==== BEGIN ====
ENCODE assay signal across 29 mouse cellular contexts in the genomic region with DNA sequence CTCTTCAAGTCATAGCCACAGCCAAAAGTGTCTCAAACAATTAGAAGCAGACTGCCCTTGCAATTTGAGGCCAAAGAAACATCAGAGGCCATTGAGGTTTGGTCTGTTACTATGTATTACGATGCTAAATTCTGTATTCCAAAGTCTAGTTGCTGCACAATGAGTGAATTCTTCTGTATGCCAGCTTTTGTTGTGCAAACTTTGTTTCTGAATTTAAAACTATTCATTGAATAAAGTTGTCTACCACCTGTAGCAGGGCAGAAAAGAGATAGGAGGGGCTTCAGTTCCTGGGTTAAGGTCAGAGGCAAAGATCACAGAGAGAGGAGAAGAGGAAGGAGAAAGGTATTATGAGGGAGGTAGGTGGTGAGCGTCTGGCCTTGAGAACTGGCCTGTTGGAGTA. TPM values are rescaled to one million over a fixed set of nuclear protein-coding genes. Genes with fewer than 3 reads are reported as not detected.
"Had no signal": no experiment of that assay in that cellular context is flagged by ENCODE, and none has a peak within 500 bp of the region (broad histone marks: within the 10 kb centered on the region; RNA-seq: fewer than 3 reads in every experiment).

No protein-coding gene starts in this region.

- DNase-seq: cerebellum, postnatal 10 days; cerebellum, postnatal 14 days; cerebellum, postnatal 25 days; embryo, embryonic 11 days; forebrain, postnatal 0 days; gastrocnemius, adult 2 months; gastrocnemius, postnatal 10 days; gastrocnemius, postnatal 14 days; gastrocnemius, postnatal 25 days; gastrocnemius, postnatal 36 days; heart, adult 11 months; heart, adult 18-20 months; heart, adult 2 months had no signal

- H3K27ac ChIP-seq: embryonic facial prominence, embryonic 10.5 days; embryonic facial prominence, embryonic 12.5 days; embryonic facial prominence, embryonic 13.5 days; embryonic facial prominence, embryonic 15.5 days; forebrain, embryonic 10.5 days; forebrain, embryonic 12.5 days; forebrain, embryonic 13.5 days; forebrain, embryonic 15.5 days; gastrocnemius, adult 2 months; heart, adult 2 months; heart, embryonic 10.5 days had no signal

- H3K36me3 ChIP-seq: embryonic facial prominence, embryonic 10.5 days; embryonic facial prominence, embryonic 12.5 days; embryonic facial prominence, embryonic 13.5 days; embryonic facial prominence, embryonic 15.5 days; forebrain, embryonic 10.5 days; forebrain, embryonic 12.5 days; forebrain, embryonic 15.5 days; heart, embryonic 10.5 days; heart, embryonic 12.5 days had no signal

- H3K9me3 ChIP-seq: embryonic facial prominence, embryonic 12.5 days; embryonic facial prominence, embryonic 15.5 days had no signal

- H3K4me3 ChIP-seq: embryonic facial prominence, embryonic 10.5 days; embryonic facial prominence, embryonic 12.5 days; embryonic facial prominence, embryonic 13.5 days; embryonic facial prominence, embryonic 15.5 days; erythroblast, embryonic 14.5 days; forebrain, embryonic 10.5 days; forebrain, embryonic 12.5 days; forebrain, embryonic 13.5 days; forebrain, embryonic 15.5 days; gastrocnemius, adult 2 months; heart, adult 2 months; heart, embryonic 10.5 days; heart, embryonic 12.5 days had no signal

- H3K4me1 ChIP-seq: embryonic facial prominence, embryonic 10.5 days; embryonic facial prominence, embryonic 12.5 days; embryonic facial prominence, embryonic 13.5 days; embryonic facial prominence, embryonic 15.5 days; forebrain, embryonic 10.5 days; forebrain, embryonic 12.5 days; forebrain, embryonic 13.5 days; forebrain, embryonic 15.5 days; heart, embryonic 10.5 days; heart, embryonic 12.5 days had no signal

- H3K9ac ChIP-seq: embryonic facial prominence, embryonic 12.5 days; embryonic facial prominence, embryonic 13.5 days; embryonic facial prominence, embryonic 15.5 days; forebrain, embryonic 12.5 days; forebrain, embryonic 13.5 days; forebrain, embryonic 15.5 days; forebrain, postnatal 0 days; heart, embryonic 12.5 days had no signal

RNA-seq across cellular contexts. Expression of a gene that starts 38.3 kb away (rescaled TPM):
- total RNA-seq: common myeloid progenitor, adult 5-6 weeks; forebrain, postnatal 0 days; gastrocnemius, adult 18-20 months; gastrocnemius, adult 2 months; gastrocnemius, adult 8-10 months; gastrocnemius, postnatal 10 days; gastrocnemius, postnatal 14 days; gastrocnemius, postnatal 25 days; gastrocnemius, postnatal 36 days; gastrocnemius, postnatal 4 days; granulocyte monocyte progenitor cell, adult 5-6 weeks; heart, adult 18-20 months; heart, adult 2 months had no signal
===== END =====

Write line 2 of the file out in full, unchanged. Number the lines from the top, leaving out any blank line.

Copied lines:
"Had no signal": no experiment of that assay in that cellular context is flagged by ENCODE, and none has a peak within 500 bp of the region (broad histone marks: within the 10 kb centered on the region; RNA-seq: fewer than 3 reads in every experiment).